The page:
Marisa Berenson

Vittoria Marisa Schiaparelli Berenson (born February 15, 1947) is an American actress and model.[1] She appeared on the front covers of Vogue and Time, and won the National Board of Review Award for Best Supporting Actress for her role as Natalia Landauer in the 1972 film Cabaret. The role also earned her Golden Globe and BAFTA Award nominations.

Marisa Berenson
Berenson at the 2009 Venice Film Festival
Vittoria Marisa Schiaparelli Berenson

(1947-02-15) February 15, 1947
New York City, New York, United States
OccupationActress, model
Years active1967–present
James Randall
(m. 1976; div. 1978)

Aaron Richard Golub
(m. 1982; div. 1987)
RelativesElsa Schiaparelli
Berry Berenson
Anthony Perkins
Oz Perkins
Elvis Perkins

In 2001, she made her Broadway debut in the revival of Design for Living. Her other film appearances include Death in Venice (1971), Barry Lyndon (1975), S.O.B. (1981) and I Am Love (2009).

Early life

Berenson was born in New York City, the elder of two daughters. Her father, Robert Lawrence Berenson, was an American career diplomat turned shipping executive of Lithuanian Jewish descent, and his family's original surname was Valvrojenski.[2][3] Her mother was Maria-Luisa Yvonne "Gogo" Radha de Wendt Schiaparelli, a socialite of Italian, Swiss, French, and Egyptian ancestry.[1][4]


Berenson's maternal grandmother was the fashion designer Elsa Schiaparelli,[5][1] and her maternal grandfather was Wilhelm de Wendt de Kerlor, a theosophist and psychic medium.[4][6][7] Her younger sister, Berinthia, became a model, actress, and photographer as Berry Berenson.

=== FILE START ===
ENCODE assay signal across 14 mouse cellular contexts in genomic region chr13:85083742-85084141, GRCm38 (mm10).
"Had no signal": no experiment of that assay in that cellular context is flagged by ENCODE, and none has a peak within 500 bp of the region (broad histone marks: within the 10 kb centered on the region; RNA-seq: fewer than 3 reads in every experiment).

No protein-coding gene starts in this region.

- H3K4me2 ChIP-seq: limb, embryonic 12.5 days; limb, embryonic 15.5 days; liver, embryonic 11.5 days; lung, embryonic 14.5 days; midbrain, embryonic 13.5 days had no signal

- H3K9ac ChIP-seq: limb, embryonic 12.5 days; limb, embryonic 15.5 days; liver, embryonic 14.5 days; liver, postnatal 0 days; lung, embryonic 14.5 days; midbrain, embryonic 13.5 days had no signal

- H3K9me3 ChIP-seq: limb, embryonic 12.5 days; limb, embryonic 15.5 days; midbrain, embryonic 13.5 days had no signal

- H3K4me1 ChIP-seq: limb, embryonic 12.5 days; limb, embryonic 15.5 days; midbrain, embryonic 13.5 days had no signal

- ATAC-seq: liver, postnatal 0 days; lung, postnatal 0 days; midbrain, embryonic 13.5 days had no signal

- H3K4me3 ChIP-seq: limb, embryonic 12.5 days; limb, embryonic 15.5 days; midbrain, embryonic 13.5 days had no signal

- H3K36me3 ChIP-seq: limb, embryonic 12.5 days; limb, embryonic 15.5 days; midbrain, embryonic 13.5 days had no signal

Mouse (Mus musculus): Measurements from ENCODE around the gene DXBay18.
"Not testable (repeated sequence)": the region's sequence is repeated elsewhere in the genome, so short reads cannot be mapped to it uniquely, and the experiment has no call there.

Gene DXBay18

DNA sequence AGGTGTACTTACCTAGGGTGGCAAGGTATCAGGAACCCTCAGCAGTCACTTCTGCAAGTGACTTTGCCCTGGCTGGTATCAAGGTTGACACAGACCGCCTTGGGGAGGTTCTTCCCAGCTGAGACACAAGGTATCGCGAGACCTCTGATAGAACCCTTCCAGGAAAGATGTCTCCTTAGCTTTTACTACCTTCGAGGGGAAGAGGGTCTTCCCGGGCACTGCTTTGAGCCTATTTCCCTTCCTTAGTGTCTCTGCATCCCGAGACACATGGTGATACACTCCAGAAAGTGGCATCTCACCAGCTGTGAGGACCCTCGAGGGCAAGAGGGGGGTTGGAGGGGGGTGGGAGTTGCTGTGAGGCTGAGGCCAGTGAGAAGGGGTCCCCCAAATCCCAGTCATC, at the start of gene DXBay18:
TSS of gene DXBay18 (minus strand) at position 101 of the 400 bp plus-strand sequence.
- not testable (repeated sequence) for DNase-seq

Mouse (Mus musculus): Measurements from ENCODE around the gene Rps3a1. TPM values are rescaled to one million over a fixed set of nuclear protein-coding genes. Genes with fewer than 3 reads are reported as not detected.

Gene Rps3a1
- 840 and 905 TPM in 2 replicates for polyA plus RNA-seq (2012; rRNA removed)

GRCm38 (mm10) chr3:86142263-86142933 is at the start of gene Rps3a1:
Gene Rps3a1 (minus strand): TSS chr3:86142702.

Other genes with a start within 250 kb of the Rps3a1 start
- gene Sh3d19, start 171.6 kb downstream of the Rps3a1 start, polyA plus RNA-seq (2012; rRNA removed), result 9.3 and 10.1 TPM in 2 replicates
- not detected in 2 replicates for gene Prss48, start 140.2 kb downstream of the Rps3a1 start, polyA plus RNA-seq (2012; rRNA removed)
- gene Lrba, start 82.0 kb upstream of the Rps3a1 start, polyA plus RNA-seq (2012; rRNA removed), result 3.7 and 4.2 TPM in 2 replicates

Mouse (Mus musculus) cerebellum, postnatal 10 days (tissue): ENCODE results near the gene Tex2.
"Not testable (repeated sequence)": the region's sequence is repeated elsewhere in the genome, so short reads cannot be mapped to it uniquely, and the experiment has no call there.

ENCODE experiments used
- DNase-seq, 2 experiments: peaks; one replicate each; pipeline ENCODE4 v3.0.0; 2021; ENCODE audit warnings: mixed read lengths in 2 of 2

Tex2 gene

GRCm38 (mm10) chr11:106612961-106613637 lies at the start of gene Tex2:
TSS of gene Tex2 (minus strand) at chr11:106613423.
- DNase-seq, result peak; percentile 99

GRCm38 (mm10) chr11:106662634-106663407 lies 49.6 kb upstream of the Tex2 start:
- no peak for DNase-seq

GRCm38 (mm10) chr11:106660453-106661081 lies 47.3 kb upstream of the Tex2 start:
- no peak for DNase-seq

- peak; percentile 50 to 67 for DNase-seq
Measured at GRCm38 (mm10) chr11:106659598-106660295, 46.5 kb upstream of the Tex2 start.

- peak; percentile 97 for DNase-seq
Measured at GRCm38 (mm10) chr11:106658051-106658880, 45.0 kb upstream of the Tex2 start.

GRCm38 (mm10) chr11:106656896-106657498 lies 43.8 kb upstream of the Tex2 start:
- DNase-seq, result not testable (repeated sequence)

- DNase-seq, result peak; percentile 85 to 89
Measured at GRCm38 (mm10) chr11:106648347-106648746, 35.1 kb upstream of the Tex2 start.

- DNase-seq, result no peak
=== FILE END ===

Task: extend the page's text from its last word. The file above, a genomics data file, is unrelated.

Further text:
She is also a great-grandniece of Giovanni Schiaparelli, an Italian astronomer who was the first to describe the so-called canals of Mars, and a second cousin, once removed, of art expert Bernard Berenson (1865–1959) and his sister Senda Berenson (1868–1954), an athlete and educator who was one of the first two women elected to the Basketball Hall of Fame.[8]


A fashion model discovered as a teenager by Vogue editor Diana Vreeland[1], who came to prominence in the 1960s ("I once was one of the highest paid models in the world", she told The New York Times), Berenson appeared on the cover of the July 1970 issue of Vogue as well as the cover of Time on December 15, 1975. She appeared in numerous fashion layouts in Vogue in the late 1960s and early 1970s[1] and her sister Berry was a photographer for the magazine as well. She was known as "The Queen of the Scene" for her frequent appearances at nightclubs and other social venues in her youth,[9] and Yves Saint Laurent dubbed her "the girl of the Seventies".[10][1]